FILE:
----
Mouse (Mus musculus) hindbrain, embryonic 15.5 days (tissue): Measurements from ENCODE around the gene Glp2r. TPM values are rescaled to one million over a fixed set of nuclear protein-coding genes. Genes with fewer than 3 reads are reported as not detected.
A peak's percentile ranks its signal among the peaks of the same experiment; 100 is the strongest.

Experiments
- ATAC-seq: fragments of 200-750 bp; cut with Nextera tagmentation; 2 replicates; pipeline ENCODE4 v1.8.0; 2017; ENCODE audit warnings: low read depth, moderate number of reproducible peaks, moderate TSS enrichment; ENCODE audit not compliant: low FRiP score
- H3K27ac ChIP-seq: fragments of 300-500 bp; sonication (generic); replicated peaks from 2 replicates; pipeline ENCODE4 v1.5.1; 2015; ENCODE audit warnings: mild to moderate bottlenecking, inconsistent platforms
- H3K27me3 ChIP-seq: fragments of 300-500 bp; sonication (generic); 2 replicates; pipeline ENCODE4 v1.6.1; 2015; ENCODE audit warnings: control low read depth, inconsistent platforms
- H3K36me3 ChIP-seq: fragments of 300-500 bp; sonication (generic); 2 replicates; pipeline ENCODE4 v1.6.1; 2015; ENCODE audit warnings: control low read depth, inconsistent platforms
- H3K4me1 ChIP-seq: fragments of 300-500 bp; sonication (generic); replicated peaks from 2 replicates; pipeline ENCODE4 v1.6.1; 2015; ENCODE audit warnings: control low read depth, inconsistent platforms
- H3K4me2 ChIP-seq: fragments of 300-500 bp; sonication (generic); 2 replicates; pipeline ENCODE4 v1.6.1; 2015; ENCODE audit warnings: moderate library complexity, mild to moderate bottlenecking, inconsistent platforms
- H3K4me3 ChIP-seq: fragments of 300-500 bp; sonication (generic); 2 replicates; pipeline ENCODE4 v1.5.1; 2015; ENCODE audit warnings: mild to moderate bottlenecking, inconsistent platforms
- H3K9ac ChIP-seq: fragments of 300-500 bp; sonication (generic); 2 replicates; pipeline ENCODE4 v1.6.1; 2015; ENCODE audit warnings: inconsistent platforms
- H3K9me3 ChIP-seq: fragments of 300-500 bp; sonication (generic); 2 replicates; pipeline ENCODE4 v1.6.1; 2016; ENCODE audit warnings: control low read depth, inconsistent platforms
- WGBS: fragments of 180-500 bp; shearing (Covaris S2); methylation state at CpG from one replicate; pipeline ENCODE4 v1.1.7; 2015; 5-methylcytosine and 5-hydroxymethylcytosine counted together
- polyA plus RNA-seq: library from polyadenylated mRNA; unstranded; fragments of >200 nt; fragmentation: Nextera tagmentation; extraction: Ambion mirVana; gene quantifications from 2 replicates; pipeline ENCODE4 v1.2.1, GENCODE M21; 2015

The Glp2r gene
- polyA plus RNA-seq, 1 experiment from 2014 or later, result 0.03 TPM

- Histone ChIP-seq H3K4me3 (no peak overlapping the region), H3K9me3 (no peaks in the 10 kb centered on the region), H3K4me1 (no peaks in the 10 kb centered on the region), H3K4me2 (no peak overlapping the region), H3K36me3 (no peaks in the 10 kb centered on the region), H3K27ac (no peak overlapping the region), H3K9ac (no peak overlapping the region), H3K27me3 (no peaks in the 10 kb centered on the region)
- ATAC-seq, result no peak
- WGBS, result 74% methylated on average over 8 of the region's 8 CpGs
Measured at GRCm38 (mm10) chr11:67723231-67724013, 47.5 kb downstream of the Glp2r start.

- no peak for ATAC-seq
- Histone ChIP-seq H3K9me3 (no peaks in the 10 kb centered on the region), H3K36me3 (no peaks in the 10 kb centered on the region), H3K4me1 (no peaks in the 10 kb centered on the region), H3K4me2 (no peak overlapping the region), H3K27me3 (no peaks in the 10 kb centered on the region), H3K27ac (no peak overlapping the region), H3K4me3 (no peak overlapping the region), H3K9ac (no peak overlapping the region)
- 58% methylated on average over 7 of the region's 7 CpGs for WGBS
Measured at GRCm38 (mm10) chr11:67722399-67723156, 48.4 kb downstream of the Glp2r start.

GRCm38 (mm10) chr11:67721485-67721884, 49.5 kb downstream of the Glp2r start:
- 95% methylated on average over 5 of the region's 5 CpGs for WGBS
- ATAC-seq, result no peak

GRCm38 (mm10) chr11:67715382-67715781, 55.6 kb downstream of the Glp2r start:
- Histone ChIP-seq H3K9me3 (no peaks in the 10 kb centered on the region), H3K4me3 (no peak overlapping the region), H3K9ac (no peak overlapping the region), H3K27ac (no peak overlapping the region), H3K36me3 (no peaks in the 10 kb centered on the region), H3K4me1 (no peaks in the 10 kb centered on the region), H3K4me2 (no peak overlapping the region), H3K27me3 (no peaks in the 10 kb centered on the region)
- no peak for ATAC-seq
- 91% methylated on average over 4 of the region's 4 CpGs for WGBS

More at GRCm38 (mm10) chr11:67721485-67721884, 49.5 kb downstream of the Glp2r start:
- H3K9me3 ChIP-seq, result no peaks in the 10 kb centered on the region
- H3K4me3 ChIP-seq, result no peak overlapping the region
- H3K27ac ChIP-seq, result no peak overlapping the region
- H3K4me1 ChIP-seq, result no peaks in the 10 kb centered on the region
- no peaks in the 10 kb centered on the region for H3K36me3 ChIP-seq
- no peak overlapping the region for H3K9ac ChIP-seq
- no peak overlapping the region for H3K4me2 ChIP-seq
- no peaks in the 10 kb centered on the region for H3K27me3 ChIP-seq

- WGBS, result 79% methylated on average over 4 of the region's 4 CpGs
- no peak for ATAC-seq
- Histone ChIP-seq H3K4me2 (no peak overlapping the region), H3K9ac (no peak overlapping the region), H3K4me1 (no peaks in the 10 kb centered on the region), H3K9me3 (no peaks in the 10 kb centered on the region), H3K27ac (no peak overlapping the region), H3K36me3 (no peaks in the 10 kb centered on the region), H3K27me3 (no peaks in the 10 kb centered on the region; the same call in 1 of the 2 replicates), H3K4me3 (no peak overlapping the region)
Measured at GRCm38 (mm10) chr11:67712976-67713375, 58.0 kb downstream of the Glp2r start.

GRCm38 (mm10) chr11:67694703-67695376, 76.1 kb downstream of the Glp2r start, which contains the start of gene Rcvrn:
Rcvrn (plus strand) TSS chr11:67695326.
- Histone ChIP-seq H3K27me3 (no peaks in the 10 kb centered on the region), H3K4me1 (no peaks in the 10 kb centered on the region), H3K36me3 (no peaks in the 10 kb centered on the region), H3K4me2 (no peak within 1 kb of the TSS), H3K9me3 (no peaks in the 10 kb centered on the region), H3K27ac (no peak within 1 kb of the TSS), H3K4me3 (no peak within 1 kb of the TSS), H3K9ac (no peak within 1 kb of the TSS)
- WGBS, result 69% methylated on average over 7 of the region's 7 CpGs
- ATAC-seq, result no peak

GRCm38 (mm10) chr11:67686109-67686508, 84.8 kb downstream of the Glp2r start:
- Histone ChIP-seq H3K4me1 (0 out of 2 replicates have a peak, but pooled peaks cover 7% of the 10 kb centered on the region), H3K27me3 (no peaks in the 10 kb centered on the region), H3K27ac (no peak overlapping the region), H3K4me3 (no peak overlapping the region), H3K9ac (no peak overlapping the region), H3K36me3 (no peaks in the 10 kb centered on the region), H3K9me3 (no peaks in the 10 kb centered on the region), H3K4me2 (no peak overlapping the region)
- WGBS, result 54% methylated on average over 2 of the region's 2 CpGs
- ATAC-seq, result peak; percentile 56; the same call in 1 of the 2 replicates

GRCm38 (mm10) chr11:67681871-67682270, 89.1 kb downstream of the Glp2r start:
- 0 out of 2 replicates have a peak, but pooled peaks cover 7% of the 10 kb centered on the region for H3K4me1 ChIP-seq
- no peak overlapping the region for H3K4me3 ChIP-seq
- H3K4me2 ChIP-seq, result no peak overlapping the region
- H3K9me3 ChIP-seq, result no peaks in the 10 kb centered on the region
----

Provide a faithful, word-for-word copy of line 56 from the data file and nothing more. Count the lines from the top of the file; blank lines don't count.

- no peak overlapping the region for H3K4me3 ChIP-seq